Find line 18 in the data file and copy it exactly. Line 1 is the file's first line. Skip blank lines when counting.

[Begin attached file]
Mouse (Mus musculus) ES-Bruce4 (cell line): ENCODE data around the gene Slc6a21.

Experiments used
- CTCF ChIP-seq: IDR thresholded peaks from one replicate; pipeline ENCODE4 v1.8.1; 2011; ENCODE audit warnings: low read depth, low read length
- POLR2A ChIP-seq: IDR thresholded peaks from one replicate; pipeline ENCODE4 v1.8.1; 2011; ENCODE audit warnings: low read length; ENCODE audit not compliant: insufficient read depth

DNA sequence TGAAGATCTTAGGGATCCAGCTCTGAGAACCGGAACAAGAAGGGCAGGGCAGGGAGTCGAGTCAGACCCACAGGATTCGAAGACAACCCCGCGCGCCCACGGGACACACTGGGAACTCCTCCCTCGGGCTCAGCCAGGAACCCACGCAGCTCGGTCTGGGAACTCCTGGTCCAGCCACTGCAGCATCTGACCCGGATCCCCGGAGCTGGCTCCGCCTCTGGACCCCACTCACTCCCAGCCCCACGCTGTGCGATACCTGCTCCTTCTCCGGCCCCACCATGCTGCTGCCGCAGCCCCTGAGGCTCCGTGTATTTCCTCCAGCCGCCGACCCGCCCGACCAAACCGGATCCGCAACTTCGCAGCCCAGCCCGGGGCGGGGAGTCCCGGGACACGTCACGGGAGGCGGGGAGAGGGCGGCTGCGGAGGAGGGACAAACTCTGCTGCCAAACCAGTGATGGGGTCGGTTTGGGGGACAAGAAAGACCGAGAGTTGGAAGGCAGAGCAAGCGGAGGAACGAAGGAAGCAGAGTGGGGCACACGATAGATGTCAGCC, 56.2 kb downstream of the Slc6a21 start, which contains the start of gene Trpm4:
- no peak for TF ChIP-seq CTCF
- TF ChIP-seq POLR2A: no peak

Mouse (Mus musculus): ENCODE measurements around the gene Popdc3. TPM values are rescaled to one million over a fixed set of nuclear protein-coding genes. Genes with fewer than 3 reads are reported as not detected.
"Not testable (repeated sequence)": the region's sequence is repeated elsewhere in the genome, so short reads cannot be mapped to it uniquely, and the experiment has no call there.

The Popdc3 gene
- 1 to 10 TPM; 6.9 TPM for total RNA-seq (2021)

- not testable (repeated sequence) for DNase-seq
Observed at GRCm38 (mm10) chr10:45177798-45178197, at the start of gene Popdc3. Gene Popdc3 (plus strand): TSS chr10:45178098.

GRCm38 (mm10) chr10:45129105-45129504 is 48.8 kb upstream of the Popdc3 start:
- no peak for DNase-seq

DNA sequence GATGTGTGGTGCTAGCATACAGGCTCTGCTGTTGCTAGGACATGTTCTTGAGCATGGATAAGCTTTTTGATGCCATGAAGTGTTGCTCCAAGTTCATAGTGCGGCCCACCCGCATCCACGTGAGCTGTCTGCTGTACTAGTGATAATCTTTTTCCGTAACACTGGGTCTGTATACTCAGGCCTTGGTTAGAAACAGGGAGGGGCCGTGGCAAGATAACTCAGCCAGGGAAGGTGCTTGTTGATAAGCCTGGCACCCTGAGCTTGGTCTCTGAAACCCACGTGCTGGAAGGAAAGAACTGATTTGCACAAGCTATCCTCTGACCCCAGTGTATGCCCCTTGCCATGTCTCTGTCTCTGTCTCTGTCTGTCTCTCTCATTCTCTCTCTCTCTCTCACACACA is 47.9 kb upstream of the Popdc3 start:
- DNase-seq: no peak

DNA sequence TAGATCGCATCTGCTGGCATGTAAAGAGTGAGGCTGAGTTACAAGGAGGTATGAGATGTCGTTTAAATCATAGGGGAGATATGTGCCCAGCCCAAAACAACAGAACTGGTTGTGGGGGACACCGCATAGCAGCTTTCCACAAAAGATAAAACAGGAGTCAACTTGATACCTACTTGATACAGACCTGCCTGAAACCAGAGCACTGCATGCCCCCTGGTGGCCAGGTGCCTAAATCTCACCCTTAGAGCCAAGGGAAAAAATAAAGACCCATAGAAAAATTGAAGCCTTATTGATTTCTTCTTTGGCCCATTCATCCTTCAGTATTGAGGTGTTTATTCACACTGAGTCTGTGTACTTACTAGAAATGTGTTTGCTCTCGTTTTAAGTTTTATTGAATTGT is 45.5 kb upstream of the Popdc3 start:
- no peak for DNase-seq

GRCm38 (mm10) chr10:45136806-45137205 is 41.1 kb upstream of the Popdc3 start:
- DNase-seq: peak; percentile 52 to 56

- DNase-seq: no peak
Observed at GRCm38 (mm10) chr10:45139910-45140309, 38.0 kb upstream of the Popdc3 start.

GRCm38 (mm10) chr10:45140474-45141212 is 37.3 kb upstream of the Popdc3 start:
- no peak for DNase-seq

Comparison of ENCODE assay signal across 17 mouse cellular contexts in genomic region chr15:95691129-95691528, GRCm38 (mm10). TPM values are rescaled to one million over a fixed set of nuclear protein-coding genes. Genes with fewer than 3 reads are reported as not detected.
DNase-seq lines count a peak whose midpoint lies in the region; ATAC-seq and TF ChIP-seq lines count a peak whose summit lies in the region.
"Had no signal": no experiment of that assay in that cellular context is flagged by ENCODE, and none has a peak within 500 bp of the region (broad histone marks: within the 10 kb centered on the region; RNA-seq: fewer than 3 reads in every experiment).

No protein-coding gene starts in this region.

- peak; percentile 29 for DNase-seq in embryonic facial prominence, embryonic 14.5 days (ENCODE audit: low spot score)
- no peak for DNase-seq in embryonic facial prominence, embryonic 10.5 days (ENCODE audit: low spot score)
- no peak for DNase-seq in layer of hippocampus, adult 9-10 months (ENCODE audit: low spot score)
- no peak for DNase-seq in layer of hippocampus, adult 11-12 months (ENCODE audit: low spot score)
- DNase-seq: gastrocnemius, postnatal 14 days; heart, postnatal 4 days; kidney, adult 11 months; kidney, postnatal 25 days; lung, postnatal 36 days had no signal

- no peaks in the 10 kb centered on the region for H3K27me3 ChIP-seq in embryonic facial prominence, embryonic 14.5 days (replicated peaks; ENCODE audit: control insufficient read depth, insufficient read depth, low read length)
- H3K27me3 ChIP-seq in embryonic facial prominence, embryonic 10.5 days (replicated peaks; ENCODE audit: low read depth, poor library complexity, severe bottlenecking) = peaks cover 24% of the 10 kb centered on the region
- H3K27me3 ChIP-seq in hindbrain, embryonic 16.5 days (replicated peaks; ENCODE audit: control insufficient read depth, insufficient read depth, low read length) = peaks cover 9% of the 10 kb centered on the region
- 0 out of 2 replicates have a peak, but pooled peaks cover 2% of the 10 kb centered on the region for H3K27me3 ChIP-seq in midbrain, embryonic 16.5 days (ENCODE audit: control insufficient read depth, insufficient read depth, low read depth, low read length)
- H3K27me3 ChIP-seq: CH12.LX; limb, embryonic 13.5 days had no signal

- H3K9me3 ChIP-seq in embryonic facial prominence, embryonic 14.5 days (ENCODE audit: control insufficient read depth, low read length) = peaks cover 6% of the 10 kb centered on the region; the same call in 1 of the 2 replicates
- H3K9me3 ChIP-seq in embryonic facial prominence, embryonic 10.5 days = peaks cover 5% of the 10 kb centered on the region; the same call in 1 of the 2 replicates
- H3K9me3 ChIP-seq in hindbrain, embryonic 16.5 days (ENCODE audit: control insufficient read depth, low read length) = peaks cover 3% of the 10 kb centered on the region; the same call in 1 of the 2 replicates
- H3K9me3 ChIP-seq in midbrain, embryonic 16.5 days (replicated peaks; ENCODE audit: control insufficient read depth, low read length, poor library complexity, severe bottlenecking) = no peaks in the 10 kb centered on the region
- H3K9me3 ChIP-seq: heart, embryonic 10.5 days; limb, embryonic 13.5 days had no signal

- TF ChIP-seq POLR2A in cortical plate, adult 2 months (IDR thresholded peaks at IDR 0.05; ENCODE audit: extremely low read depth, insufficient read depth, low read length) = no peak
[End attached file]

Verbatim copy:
DNA sequence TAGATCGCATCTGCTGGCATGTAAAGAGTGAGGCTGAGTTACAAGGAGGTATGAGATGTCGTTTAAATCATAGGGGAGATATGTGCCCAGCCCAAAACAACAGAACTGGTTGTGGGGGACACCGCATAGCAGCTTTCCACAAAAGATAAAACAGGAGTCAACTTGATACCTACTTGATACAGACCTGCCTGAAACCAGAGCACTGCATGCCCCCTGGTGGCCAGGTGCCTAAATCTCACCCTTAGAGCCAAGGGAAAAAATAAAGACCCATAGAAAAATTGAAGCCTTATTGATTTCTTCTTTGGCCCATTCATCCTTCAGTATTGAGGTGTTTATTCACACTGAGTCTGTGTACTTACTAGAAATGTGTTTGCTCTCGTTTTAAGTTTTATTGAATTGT is 45.5 kb upstream of the Popdc3 start: